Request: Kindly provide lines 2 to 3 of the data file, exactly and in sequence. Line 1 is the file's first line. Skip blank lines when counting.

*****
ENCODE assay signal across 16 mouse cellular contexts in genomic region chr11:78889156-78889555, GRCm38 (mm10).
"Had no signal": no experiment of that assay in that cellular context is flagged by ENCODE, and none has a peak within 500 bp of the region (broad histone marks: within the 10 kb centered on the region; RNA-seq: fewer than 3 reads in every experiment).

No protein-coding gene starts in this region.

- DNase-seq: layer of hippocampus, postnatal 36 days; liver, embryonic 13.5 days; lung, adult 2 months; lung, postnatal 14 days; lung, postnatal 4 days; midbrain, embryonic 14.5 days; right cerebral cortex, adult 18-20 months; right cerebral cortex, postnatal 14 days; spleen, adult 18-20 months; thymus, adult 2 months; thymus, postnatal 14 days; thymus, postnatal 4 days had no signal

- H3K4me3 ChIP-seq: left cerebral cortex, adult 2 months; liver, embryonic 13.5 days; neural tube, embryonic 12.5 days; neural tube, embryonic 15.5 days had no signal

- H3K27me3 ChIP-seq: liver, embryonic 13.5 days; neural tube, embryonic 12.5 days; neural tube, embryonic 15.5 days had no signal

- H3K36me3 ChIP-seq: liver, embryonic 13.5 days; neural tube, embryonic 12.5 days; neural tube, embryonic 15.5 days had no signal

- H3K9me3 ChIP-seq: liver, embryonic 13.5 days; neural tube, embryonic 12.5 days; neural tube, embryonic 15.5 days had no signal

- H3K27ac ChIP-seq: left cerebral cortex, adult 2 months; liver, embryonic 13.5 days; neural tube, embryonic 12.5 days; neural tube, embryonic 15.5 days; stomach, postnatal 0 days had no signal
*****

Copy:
"Had no signal": no experiment of that assay in that cellular context is flagged by ENCODE, and none has a peak within 500 bp of the region (broad histone marks: within the 10 kb centered on the region; RNA-seq: fewer than 3 reads in every experiment).

No protein-coding gene starts in this region.